“I thought about it long and hard though. She made a compelling case. But I’m a performer; I may not be a particularly good performer, but performers perform and, until nobody books me anymore I’ll probably keep at it.”
Larry felt for his new friend. It appeared he liked his girlfriend, but it was plain he wanted to be on stage. On the other hand, Larry came from a long line of people who did seemingly boring things like sell insurance and teach and seemed to pass worthwhile lives.
“Lenny, people need insurance.”
Lenny sat up, leaned forward, rested his elbows on his knees and cradled his drink in his hand. He nodded significantly. “I know, my friend. I know. I need it, you need it; we all need it. God bless Lloyd’s of London and Allstate. But they shouldn’t have to buy it from me.”
Open Mic Night
Dive Comedy Club
Somewhere In The Midwest
Lenny and Larry, appearing as Lenny and Larry because Lenny still thought the name Regular Guys was ‘gay’, took the stage for the first time at an open mic night in a large town a few hours drive away. They went that far because Lenny fully expected to bomb and he had no desire to do so in the town he lived in, especially if he would need to sell insurance to some of them at a later date.
And, at Lenny’s insistence, they had a few minutes of material prepared. Officially, Lenny was still open to the idea of winging it, but he wanted to be prepared just in case. Though they had reviewed the material, Larry had a copy of the material folded in a pocket; he didn’t expect to need it, but he thought the script might make a nice prop.
The two waited off to the side of the stage while a young man finished a set that was more angry than funny. The emcee came out and began introducing Lenny and Larry.
“OK fans, we got some really funny comedians still to come your way tonight, but before we get to them, let’s bring out our next act…”
That got some good laughs; Larry liked that; it was a good line and he thought that meant the crowd was in the mood to laugh. Lenny didn’t like the fact the emcee was funnier than he and Larry would probably be. He hoped the valet hadn’t parked the car yet because he was sure he would need it within five minutes.
“This had better frigging work, dingwad,” Lenny said. “I do NOT want to sell insurance.”
Larry looked at Lenny and smiled. Lenny noticed Larry had a certain gleam in his eye.
“…seriously, I’m kidding folks. They’re really funny guys, ladies and gentlemen, give it up for Lenny and Larry!”
There was no backstage for amateur night. Comedians waited on the side of the stage next to the audience. Larry took the stairs leading to the stage and jumped on stage as if he were doing Swan Lake; Lenny followed, taking pictures of the crowd with his phone.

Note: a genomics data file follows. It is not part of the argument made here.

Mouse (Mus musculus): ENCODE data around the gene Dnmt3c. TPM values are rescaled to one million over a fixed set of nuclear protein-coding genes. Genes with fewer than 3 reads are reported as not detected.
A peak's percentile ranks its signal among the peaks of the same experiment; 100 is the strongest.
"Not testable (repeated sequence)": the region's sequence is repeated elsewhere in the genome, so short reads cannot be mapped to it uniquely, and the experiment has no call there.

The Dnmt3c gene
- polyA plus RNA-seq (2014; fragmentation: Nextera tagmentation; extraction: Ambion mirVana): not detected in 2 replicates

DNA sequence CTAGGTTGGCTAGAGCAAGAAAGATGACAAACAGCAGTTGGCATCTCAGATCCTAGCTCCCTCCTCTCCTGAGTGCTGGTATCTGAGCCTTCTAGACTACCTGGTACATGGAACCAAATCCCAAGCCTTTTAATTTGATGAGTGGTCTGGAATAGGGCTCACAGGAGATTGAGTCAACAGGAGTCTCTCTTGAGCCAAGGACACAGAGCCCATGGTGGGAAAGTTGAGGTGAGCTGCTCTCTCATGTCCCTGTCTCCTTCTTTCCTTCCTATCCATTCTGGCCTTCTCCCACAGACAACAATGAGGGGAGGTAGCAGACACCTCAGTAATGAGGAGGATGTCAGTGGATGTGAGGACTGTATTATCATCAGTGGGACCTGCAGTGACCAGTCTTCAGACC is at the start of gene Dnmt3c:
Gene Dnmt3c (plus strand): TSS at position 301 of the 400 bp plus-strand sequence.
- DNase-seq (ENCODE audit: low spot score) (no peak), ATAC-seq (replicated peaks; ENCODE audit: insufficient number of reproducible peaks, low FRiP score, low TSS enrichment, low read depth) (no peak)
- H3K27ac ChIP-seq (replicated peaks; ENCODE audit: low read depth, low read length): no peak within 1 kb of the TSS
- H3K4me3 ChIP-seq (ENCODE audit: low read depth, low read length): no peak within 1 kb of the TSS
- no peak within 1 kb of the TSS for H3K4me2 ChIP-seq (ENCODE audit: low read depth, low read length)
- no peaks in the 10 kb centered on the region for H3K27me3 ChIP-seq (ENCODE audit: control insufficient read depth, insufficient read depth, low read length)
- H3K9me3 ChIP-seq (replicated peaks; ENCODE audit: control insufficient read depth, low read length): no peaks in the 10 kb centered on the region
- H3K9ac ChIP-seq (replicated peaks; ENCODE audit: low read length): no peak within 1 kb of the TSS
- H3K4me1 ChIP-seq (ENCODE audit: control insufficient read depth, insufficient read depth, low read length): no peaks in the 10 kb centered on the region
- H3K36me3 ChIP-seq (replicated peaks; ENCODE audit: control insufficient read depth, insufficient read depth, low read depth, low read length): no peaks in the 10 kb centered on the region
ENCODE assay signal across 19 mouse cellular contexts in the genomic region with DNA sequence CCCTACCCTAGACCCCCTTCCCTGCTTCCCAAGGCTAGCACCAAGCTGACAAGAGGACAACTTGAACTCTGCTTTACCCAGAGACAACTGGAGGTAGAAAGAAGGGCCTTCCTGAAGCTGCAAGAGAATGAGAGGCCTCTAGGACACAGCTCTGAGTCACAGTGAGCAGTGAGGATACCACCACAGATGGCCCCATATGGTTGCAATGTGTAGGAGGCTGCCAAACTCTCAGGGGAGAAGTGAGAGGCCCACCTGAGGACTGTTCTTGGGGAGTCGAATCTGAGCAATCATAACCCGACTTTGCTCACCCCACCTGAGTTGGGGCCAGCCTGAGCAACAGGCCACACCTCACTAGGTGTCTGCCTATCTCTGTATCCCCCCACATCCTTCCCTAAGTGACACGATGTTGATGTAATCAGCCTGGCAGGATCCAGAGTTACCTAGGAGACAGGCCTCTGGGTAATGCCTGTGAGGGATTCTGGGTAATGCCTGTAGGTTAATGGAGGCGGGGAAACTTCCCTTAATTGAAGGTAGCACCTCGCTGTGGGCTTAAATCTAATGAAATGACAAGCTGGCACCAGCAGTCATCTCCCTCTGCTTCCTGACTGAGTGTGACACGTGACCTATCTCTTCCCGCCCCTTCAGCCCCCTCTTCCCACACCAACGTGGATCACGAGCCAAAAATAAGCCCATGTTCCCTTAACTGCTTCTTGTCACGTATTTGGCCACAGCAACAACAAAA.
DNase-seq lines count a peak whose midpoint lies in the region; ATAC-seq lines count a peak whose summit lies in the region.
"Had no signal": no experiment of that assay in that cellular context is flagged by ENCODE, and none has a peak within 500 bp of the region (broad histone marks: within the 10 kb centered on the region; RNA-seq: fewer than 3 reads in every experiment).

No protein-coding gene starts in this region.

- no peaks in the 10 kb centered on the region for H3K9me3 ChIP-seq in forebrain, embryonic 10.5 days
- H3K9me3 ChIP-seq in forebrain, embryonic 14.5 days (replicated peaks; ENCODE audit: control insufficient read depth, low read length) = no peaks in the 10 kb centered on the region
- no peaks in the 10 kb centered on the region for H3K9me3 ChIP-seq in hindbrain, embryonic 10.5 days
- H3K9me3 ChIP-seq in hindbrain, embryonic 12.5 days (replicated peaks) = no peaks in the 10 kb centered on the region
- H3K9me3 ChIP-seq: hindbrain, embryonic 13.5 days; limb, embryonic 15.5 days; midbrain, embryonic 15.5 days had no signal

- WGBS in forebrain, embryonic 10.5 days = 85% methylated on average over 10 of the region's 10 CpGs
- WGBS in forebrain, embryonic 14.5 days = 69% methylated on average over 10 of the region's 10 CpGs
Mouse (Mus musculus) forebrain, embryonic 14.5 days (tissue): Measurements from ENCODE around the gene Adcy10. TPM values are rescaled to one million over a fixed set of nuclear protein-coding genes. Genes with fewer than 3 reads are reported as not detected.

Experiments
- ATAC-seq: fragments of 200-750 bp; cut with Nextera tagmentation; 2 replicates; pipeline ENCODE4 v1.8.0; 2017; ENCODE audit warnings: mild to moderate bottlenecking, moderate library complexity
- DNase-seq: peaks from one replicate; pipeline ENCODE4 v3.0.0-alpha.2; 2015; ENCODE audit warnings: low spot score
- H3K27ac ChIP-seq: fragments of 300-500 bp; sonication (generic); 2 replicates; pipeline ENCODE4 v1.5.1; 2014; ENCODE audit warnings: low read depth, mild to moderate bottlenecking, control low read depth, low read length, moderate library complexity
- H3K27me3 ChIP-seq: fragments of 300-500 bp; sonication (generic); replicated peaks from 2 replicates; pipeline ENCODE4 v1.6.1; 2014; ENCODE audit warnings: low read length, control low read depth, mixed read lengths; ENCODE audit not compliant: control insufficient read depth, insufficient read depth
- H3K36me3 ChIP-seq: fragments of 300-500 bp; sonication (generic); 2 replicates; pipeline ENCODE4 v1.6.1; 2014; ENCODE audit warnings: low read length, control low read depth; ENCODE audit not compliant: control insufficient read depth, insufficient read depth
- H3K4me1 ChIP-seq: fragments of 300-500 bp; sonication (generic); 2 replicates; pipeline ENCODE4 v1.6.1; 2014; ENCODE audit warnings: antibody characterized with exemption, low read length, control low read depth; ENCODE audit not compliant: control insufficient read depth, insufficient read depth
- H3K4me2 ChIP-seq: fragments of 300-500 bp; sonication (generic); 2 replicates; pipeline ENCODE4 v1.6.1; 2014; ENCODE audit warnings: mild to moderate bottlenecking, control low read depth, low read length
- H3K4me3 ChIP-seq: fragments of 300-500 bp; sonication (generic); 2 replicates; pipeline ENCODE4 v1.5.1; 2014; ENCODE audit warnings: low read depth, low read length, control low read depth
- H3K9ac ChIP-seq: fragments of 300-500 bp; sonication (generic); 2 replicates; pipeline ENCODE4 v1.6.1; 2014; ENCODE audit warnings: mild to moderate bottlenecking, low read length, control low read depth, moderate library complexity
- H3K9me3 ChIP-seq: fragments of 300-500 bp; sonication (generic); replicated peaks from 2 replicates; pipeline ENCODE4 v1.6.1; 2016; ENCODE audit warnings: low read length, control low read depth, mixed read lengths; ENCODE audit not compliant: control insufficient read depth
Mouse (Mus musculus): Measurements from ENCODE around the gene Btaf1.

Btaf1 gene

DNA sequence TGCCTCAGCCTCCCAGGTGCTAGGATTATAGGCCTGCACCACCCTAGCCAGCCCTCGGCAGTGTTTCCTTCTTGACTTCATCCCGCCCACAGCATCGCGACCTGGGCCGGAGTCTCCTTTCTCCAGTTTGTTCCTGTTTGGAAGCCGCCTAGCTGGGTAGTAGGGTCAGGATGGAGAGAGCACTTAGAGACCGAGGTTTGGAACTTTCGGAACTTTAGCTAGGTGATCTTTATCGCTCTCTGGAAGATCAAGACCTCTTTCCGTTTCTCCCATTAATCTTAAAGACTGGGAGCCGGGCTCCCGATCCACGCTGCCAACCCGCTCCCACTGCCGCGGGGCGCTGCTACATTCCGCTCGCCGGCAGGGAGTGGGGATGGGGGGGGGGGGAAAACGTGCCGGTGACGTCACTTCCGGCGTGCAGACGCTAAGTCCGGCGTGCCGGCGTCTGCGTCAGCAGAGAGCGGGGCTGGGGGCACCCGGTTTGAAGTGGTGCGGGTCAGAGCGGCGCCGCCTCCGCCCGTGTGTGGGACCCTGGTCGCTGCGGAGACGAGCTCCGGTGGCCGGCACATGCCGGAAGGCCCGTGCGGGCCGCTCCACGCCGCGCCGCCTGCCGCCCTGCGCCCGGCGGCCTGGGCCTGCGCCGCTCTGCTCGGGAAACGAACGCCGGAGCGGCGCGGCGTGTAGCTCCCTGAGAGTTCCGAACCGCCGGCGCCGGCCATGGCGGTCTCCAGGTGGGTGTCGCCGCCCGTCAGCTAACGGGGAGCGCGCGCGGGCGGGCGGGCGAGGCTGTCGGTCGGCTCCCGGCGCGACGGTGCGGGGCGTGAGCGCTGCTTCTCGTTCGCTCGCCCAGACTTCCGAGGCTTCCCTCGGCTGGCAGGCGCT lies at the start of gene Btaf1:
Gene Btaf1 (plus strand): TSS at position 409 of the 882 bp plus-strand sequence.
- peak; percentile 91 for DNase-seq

Larry, who turned out to be a ham once you put a spotlight on him, was bowing when Lenny came and nudged him out of the way so he could bow and take more pictures, causing Larry to trip and almost fall off the stage, thereby accounting for The Regular Guys’ first laugh.
It went pretty well from there, though since it was Open Mike Night and expectations were rock bottom to begin with so anything above getting pelted with beer would’ve been considered a success.
Lenny and Larry did amateur nights around their area for a while. Though any entertainment act takes time to hone, both were pleased from the start. They were both funny, smart men who took an interest in the world around them and were usually able to say funny things about current events or even banal things like Larry’s trying to buy a new cell phone or Lenny’s losing a dinner plate and later finding it in the microwave.
The only problem was Lenny had – infrequently – tried to reach for the gutter when they weren’t getting immediate laughs. Larry had no desire to reach into the gutter and, typically, counseled patience.
“Lenny, we have to stop going in the toilet. We don’t need to do that.”
“Yeah, I know, but if we go more than 30 seconds without laughs, subconsciously people start thinking we’re not funny.”
“Maybe, but we’re nice guys; people intuitively like us. Or they intuitively like me at least. I think the jury is still out on you, but they appear willing to give you the benefit of the doubt.”
Privately Lenny disagreed with his new partner. People, after all, laughed at the lowest common denominator, especially in a society like 21st-century America where television was now the centerpiece of most homes. Laughs were good for a comedian. Comedians who got laughs worked a lot. Lenny liked working.
But Larry had a point. While they were funny most of the time, their act was still under construction. They were still feeling each other out, getting to know each other personally as well as professionally, and every now and then there were times when they ended up staring at each other blankly for a couple of seconds.